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Office: MFR

FXUS66 KMFR 132318

Area Forecast Discussion
National Weather Service Medford OR
318 PM PST Wed Dec 13 2017

.SHORT TERM...Today through Saturday, Dec 16th, 2017...
Little change has occured in the past 24 hours at most locations
today, with a strong inversion remaining across the area. Some mid
elevation ridges on the west side in the 3,000 to 5,000 foot
elevation range have indicated temperatures in the 60 to 70 degree
range, with highs in the 50s all the way up to 8,000 feet on Mount
Shasta and Crater Lake Rim. Meanwhile, cooler conditions remain in
the valleys, with fog and low clouds continuing in and around
Roseburg and Grants Pass.

In the next 24 hours the surface pressure gradient increases from
about 10.5 millibars to 14.5 millibars from Lake County to the
coast. This is likely to result in some increase in east and
southeast wind across the forecast area, mainly at higher
elevations and to the lee of the Cascades and Siskiyous.
Temperatures have raised a little for tonight and, moreso, for
tomorrow due to this increase expected in winds. There is an
outside chance some that some valley locations such as Ashland
could reach 60F Thursday afternoon, though we're going with the
more likely value of 56F.

Model guidance, mainly the GFS, has trended wetter with the cold
front due in on NW flow Friday afternoon and evening.
Precipitation probabilities have been expanded some based on this
recent trend. Snow levels have also been adjusted more toward wet
bulb zero, as models indicate most of the precipitation with this
system being being the cold front. Altogether, amounts are likely
to be light, probably on the order of a tenth of an inch or less
of water. The effect of this system will be to clean out the air
in the valleys and change the temperature regime to more normal,
with temperatures cooler in the mountains than in the valleys.

We expect that the high pressure ridge will rebuild in a weakened
state this weekend, but it's likely to take until Sunday or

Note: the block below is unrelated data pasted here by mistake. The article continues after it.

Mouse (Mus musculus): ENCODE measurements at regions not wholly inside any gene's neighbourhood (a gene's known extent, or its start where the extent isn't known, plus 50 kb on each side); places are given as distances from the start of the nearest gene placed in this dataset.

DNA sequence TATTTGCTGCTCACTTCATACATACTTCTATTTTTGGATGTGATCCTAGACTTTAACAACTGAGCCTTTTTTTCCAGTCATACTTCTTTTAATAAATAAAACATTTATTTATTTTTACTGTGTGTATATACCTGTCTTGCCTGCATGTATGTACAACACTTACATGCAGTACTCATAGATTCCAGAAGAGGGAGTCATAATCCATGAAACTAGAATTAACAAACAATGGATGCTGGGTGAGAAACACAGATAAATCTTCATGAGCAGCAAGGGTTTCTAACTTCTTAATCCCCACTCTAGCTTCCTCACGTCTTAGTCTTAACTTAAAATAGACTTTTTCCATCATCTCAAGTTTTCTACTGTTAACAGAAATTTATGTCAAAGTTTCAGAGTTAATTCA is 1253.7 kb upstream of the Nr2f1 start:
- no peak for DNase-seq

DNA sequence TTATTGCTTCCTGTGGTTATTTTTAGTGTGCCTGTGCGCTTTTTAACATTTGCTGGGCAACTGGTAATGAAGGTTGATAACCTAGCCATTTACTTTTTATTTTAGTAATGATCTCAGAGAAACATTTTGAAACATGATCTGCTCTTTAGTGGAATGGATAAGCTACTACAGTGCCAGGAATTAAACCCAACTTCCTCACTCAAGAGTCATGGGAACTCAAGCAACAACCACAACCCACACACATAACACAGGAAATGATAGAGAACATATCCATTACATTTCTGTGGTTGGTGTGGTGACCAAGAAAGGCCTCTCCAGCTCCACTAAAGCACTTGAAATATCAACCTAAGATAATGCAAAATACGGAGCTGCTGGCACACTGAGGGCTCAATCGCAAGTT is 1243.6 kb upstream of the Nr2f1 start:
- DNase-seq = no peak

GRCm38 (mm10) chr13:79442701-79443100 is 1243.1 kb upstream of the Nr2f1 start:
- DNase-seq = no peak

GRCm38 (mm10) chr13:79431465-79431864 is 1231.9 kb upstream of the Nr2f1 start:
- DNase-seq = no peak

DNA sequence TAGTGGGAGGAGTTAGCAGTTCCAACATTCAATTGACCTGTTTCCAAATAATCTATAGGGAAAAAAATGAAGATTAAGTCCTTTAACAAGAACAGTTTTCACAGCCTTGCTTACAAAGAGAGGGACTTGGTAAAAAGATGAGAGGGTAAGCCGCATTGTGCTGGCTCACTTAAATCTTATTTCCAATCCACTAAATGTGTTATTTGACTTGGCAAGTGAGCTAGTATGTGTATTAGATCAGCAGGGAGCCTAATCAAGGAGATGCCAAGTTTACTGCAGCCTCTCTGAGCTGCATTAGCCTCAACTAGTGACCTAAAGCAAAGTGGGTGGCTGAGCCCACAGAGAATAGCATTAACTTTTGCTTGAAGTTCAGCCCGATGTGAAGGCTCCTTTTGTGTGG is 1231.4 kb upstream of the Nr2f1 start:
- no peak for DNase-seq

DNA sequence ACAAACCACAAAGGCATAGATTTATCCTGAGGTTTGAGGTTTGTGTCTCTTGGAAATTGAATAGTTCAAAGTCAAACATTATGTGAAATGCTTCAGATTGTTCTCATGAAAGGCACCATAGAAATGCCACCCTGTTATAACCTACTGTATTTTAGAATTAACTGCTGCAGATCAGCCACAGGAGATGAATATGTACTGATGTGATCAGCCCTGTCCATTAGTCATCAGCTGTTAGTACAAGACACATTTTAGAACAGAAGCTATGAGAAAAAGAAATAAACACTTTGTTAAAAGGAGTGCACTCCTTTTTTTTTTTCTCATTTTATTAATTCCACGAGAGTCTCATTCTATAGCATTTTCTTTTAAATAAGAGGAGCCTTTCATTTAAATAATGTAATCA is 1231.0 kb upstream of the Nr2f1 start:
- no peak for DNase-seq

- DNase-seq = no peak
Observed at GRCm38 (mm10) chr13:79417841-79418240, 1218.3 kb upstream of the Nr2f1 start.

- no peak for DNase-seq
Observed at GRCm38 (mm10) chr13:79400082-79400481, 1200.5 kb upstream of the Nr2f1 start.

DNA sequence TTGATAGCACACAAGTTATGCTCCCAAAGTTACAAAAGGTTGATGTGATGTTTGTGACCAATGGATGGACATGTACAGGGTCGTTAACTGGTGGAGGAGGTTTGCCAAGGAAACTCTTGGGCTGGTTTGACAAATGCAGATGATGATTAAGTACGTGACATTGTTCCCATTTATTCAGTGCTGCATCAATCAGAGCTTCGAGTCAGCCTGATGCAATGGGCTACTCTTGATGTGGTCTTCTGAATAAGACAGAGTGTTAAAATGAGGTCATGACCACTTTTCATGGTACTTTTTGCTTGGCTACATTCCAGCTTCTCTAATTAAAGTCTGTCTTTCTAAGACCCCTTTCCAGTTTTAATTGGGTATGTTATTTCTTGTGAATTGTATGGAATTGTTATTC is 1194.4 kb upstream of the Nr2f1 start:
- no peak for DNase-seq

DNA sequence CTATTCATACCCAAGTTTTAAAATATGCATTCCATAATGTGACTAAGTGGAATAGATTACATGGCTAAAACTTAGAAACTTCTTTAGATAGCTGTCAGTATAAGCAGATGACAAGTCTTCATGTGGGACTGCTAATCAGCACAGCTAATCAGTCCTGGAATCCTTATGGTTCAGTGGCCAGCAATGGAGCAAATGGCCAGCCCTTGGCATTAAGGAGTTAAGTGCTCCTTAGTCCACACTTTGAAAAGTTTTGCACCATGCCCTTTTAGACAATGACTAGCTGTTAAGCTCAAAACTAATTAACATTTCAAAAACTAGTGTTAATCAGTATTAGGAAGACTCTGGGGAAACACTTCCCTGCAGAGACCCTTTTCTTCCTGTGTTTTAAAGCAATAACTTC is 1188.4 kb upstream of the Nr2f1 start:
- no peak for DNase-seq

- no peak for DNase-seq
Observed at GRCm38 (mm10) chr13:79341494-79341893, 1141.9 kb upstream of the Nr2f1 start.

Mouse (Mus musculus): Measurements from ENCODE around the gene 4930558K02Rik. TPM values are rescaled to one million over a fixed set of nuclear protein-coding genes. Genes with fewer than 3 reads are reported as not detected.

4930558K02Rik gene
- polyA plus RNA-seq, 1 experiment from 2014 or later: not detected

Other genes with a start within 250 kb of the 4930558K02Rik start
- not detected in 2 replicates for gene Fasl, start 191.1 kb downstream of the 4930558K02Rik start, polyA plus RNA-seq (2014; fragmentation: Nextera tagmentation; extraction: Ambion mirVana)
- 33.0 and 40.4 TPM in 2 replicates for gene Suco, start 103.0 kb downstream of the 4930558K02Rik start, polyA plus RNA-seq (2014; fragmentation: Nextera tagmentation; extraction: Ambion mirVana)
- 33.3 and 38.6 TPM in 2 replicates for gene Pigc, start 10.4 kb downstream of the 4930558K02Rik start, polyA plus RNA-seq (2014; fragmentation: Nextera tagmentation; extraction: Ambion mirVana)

Monday for inversions to become established enough that air
stagnation will be a concern again. BTL

.LONG TERM...Sun (12/17) through Wed (12/20)...
It looks like we chose wisely yesterday as the 13/12Z European
Center (EC) model has trended toward the more consistent GFS
solutions in the long range. While there are still significant
differences in the details, the overall pattern evolution looks
similar between the two models through the current forecast
period. Not only that, but both deterministic solutions are
becoming more similar to their respective ensemble solutions,
which is good news.

There is the potential for a significant pattern change late next
week as ensembles show the long wave ridge that has kept us dry
seemingly forever retrogrades offshore and opens the door to more
northerly flow aloft over the PacNW. This pattern would lend itself
to cold air intrusions into the Great Basin which would affect our
east side locations. This pattern would tend to be dry and keep cold
air bottled up east of the Cascades except if and when shortwaves
buckle the flow enough to drive cold air westward and produce any
over water trajectory to moisten things up. Ensembles give us
confidence in the long wave pattern (e.g. cold air on the east
side), but they average out important details like shortwaves (e.g.
cold air moving westward and snow potential). Deterministic models
can often help us with the important details, and that gets better
as we get closer in time.

Bottom line: confidence is growing in a westward shift in the upper
ridge axis and a trend toward colder weather, especially on the east
side toward the latter half of next week. The details on whether any
cold air gets over to the west side or shortwaves that could produce
snow are uncertain, but should get better with time. Prior to that,
weak upper ridging will likely keep our area dry from Sunday through
early Wednesday. Valley inversions are likely to produce stagnant
air in the valleys again during that timeframe. The forecast has
been trended in this direction with the removal of pops, adjustments